Topic of Study [For H1/H2 History Students]:
Paper 1: Safeguarding International Peace and Security
Section B: Essay Writing
Theme III Chapter 2: Political Effectiveness of the UN in maintaining international peace and security
Yea or nay?
As discussed in the previous article on the role of the Security Council, the Permanent Five (P5) Members possess special voting rights to either support or block resolutions.
Article 27(3) of the UN Charter states that consensus within the Security Council is only made possible with the “affirmative vote of nine members including the concurring votes of the permanent members“.
This means that if at least one of the P5 members exercised the “right to veto” (negative vote), the resolution would not be approved.
The use of veto by P5 members
Although the Charter states that the United Nations was formed with the primary aim to “save succeeding generations from the scourge of war“, the repeated use of the veto has sparked criticism among member nations over the relevance of the international organisation.
The following illustrations highlight the veto problem ever since the UN’s inception.
A flawed creation or a necessary evil?
One of the main criticisms was that the veto had allowed the P5 members to wield disproportionate powers, thereby creating an unrepresentative structure in the United Nations. On the other hand, defenders of the veto argued that the veto was essential in retaining membership of Great Powers and averting another world war.
For most UN Member states, Article 27 UN Charter is a codification of the painful reality that some States are more equal than others. This idea is obviously at odds with the principals laid down in the UN Charter, such as Article 1(2), pursuant to which the UN aims at developing friendly relations among nations based on respect for the principle of equal rights of peoples, and Article 2(1) which affirms the principle of sovereign equality as one of the basic pillars of the world body.
… The concerns underpinning the insertion of Article 27 were well-founded in light of the demise of the League of Nations. This organisation never managed to live up to its aspirations due to the requirement of unanimity among all members of its Council on the one hand, and the lack of support from various power States on the other hand… None of the P-5 has abandoned ship. Moreover, no direct military confrontation has occurred between them.An excerpt from “Security council reform: a new veto for a new century?” by Jan Wouters and Tom Ruys.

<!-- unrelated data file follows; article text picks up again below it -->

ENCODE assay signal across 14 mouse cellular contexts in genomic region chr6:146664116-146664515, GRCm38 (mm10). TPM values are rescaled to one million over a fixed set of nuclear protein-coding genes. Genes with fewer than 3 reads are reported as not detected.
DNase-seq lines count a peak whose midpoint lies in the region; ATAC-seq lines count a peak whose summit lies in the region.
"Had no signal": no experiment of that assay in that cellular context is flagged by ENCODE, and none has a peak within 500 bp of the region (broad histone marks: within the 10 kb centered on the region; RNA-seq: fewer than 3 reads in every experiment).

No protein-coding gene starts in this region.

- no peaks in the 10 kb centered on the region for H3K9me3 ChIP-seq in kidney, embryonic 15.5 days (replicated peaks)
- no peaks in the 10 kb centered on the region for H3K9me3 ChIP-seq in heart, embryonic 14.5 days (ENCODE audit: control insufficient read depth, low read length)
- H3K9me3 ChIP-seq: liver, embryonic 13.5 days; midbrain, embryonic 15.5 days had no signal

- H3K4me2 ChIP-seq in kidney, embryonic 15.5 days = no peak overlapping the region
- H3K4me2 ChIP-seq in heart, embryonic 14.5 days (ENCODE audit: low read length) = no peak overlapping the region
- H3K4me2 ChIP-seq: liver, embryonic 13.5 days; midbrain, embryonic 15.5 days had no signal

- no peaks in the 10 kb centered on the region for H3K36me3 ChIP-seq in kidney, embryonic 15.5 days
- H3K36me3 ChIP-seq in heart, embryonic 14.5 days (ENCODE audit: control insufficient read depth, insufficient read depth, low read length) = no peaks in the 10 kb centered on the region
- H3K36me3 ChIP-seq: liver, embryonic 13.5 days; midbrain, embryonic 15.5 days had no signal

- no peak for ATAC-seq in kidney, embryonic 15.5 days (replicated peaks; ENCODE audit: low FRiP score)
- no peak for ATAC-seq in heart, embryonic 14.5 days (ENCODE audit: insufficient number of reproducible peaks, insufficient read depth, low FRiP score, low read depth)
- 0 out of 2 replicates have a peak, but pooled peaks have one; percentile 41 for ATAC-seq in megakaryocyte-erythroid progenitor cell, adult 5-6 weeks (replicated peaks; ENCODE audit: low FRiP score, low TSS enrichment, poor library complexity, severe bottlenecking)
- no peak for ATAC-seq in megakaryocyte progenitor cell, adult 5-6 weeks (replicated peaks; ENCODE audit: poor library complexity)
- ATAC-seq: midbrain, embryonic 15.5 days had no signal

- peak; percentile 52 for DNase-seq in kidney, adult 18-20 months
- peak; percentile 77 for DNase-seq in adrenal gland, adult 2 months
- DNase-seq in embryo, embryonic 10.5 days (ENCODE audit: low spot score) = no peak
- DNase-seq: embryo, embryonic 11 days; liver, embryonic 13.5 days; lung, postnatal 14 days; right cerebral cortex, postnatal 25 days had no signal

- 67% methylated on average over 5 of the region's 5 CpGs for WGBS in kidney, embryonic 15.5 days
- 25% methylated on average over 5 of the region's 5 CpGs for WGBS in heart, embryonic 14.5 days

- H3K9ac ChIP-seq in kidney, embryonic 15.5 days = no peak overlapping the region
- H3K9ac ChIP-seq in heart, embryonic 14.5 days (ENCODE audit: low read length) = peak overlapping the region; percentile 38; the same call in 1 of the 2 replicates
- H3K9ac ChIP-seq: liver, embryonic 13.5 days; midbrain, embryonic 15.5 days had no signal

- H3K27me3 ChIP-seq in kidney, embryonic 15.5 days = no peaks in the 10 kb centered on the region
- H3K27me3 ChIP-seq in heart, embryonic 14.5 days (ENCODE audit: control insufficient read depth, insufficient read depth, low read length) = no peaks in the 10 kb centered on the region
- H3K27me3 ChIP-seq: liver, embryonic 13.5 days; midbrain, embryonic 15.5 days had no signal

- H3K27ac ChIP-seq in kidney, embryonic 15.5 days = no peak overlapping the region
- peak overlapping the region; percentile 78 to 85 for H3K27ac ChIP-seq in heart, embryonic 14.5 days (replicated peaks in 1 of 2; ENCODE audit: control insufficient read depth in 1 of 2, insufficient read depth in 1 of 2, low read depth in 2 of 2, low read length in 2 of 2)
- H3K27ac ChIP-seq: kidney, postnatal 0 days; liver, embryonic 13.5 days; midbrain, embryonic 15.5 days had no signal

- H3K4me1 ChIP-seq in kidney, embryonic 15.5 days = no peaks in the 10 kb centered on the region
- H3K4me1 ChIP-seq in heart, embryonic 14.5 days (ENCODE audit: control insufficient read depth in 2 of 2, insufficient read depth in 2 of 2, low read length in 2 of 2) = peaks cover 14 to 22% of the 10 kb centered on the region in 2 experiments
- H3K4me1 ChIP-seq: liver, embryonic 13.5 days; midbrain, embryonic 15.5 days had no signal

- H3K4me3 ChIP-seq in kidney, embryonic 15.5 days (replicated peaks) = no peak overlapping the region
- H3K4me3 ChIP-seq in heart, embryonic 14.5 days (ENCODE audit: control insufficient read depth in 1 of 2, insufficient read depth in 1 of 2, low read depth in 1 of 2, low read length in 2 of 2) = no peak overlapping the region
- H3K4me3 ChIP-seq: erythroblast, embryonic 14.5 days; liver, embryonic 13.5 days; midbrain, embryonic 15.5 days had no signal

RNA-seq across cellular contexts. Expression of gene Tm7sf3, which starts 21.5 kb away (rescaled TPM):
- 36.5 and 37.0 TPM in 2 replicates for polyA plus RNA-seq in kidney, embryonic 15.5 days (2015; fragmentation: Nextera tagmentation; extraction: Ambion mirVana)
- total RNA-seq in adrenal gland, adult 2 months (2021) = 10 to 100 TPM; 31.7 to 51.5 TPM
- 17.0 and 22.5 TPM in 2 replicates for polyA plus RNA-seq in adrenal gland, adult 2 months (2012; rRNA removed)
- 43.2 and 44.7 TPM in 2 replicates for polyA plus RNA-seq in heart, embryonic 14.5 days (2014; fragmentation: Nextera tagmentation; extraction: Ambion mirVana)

Reforms to the veto mechanism
In 2015, France proposed the practice of ‘veto restraint‘ in the United Nations Security Council, particularly for conflicts of mass atrocities and genocide. Its basis was that the veto should not be abused.
Interestingly, France early on broke ranks with the other permanent members of the Security Council and led the third initiative calling for veto restraint.
… Veto restraint in atrocity situations was initially suggested in 2001 by French Foreign Minister Hubert Védrine at a roundtable sponsored by the ICISS in Paris. He called for the permanent members to create a “code of conduct” for themselves and not to apply their veto to block humanitarian action where their own national interests were involved.An excerpt from “Existing Legal Limits to Security Council Veto Power in the Face of Atrocity Crimes” by Jennifer Trahan.
Another proposed reform was the expansion of the Permanent Membership to create a more representative structure in the Security Council. The G4 nations, comprising of Germany, Japan, India and Brazil, asserted that their admission would maintain the relevance of the principal organ.
The concept of new permanency is prefaced on the notion that the current council does not reflect the geopolitical realities of the twenty-first century. In short, the council’s permanent membership is outdated. To address the disequilibrium, the G4 proposes the inclusion of six new permanent seats and five new elected seats.An excerpt from “UN Security Council Reform” by Peter Nadin.
However, any reform made to the Security Council membership composition requires full consensus from the existing Permanent Members.
What can we learn from this article?
Consider the following question:
– Assess the reasons for the limited effectiveness of the proposed reforms to the Security Council.
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